John Lasseter and Andrew Stanton are the directors, and they have done a fine job with perspectives and pace. Lasseter and Don McEnery wrote the screenplay, which includes generous amounts of humor. What's cool is that you can pick and choose among the humorous moments, according to your age. There are takes on all the bug jokes you can think of, there's plenty of slapstick (literally!), and there are even a few cerebral pokes, such as the shtick involved with German accents (the caterpillar Heimlich) and with a queen ant assisted by Phyllis Diller's entire routine - a "Fang"-like old guy, a small dog-like aphid, and Diller's precious voice and laugh.
The plot is successful but not as strong as other aspects. We see the independent thinking Flik (voice of Dave Foley), an ant who has broken away from the ranks and invented a device to make harvesting easier. Although he is sharp and well-intentioned, Flik is also dense enough to repeatedly endanger the colony. He is known to the royal family, and quickly falls in love with the queen's daughter Atta (voice of Julia Louis-Dreyfus). When Flik accidentally ruins the food the ants have gathered for the mean grasshoppers, the colony is faced with gathering twice as much food, or facing the wrath of the larger insects as soon as the last leaf falls. When autumn comes we are set up for the showdown, and it is an engaging one to watch.
If you saw even a trailer for DreamWorks' Antz, do the plot elements of A Bug's Life seem nearly identical? I have purposely forgotten many of the details surrounding the genesis of Antz, the premise perhaps coming along with an executive from Disney to the newer studio. But Disney has a right to be upset at the derivative nature of the film that was begun later but released earlier. It is difficult to say which is the better film. I have already declared Pixar's animation superior. As far as target audiences, A Bug's Life is more appropriate for children. Not that Antz doesn't work for kids - it's just that in many ways it is a vehicle for Woody Allen, who does the voice of an neurotic ant who bucks the system, falls in love with the princess, and saves the colony. Antz has a greater number of jokes that Mom and Dad would enjoy.
My call is that Antz owns the edge for voices. Gene Hackman, the inimitable Christopher Walken, Sylvester Stallone, Allen - these actors lend their character voices that are quirky, unique and memorable. Outstanding talents in A Bug's Life include Diller, David Hyde Pierce as Slim the walking stick, and John Ratzenberger as the circus-owning flea. Other actors do a very adequate job, but fail to go over-the-top in a way that makes you chuckle just to remember the funny dimension to a voice itself. For instance, why didn't Lasseter have Louis-Dreyfus to an Elaine-ism, crying, "Get out!" and pushing Flik backwards? Where are Andy Devine, June Foray and Sterling Holloway when you need them?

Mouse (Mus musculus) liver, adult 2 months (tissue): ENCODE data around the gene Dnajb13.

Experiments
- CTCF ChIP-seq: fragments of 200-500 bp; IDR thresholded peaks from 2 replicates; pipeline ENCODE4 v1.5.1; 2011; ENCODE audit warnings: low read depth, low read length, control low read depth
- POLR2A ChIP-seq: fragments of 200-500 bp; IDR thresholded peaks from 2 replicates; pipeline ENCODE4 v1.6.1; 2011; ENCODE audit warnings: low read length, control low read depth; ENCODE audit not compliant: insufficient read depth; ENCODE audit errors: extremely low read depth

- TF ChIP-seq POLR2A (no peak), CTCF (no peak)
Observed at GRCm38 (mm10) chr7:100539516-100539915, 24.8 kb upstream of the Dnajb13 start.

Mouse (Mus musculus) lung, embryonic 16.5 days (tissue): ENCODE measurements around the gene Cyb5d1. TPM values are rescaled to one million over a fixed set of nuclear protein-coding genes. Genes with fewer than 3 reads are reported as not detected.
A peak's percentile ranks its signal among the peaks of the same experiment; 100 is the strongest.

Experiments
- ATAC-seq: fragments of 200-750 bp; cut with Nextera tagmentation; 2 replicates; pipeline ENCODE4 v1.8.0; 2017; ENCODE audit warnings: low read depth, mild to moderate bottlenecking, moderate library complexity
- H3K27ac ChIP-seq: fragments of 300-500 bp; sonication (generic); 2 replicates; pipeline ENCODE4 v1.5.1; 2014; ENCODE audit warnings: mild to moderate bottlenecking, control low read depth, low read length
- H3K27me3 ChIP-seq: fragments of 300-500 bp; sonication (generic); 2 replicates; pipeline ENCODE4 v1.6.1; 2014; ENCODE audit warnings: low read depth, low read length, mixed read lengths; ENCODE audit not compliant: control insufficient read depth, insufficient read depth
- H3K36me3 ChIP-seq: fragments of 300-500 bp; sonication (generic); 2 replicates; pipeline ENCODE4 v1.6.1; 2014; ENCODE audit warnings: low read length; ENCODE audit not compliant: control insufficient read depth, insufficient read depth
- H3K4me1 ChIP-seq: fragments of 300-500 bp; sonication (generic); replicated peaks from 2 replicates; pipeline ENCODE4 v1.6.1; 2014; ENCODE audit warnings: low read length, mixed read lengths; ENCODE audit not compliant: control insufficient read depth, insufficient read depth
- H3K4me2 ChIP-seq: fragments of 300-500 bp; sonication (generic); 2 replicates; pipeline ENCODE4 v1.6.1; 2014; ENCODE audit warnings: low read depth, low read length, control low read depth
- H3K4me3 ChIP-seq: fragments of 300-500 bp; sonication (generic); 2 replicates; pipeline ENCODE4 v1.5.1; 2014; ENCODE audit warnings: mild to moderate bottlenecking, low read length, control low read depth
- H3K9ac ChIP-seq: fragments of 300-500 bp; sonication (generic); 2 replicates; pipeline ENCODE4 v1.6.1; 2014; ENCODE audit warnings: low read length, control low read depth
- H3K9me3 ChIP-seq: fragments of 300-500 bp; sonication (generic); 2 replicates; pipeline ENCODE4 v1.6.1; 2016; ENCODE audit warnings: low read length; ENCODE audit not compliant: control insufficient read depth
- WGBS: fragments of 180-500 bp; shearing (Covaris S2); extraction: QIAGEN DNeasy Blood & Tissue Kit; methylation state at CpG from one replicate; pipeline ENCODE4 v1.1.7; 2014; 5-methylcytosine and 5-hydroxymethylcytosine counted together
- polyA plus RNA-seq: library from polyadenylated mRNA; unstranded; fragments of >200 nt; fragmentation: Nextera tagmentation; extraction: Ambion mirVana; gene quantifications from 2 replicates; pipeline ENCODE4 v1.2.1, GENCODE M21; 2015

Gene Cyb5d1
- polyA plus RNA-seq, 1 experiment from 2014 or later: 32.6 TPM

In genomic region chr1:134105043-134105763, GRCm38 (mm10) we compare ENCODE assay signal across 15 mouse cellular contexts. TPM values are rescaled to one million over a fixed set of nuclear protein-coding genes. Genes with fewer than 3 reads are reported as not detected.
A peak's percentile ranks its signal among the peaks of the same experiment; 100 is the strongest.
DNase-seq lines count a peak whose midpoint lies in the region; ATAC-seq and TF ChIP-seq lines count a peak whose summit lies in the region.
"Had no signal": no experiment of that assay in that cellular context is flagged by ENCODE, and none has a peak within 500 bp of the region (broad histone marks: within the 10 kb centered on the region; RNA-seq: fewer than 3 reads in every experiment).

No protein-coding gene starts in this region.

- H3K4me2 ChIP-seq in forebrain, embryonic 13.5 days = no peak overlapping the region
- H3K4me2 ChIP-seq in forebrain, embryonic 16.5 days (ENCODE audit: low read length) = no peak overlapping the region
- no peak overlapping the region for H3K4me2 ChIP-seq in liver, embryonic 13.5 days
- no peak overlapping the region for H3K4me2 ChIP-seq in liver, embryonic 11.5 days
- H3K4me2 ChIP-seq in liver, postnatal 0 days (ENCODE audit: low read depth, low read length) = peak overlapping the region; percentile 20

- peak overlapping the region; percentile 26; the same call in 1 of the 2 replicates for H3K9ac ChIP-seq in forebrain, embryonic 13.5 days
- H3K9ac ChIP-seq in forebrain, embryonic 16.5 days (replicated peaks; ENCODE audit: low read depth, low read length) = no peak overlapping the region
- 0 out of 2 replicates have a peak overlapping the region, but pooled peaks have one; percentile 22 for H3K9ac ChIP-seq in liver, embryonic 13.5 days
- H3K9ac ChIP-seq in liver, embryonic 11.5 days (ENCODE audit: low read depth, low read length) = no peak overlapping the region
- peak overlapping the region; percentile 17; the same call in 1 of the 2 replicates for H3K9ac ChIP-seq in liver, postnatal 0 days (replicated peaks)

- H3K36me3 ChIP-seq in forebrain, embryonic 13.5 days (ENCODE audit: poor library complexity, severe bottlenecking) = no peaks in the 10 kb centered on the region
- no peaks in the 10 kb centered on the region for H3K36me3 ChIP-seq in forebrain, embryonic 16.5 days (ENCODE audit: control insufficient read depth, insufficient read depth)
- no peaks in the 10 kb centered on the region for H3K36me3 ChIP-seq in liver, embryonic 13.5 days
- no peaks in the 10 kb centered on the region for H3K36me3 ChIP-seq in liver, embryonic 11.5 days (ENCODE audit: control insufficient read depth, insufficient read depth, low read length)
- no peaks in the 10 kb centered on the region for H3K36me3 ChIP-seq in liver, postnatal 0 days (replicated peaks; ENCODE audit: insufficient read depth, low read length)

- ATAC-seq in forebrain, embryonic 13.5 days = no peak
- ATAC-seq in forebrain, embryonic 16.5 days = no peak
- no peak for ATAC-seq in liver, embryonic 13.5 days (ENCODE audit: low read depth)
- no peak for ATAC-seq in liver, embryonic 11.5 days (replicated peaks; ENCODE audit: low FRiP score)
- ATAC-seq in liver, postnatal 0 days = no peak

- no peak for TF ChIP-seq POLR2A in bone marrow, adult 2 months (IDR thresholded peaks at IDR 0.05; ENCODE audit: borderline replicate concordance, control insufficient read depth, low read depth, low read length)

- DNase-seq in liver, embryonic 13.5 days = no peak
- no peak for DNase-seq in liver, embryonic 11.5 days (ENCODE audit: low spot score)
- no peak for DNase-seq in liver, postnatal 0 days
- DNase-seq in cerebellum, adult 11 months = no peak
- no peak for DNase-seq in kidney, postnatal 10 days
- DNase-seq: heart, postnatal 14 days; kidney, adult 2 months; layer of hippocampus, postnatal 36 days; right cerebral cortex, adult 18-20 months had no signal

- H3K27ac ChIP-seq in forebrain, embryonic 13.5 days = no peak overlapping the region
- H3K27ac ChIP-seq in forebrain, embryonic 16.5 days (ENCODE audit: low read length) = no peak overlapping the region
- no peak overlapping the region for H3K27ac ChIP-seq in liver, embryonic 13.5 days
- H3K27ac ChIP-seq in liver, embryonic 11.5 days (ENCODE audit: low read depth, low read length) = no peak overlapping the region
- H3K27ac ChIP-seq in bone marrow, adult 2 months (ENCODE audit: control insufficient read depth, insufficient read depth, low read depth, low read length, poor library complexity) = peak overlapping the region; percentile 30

An aside: you must stay for the closing credits. Randy Newman sings one of his funky songs (why didn't you do more with lyrics, Randy?); and there are belly laugh-inducing outtakes that are well worth being last to leave the theater.
My children claim not to like one film better than the other. I would as soon sit through Antz a second time. But for pure visual enjoyment, A Bug's Life is beautiful. I recommend you find a reasonably priced theater, smuggle in Reese's Cups and Twizzlers, and share an afternoon with the kids in your life.
|by christopher berman ||Jan 25, 2000|
a bugs life,
a bugs life is the best movie i have ever seen. i love how the characters move like they are alive! The movie is so superb i think parents would even get a kick out of it. Disney & Pixar did a wonderfull job! They are very talented people and i thank them for their entertainment
Sincerely, christopher bergman
|by Scott ||Jan 25, 2000|
Incredible animation! Familiar voices from Toy Story. Good humor for adults, and of course the kids loved it too. Don't miss the blooper outtakes which come at the end after the credits.
|by Asher ||Jan 25, 2000|
I went to see A Bug's Life opening night and had a really good time. I felt that I received an appropriate amount of entertainment for the money I spent. This movie is one that the whole family can enjoy or you can just enjoy by yourself. Of course, the computer animation was one of the big reasons I wanted to see this movie. And I wasn't disappointed. This is one of the clearest movies I've ever seen and I was sitting toward the front. The storyline is not to bad either. I didn't find it entirely predictable. The humor takes a while to get started but don't worry. You'll be falling out of your seat and rolling on the floor later on. Overall a good movie that was fun to see in the theaters and one that I will look for when it comes out on tape.
|by Richard LaFreniere ||Jan 25, 2000|
The latest Disney/Pixar animation film is definately worth seeing. Regardless if you are an adult or an inspiring adult, this movie is good fun and good laughs. The story line is simple enough...One lonely ant must save the ant colony from invading grasshoppers. Those annoying critters have had the ants as slaves, gathering food for a long time. Filmed in Panavision (A first for an animation film) and mixed with split surround SDDS sound, this film delivers in every way. A definate on my too see list for all you movie viewers out there.
|by Kiara* ||Jan 25, 2000|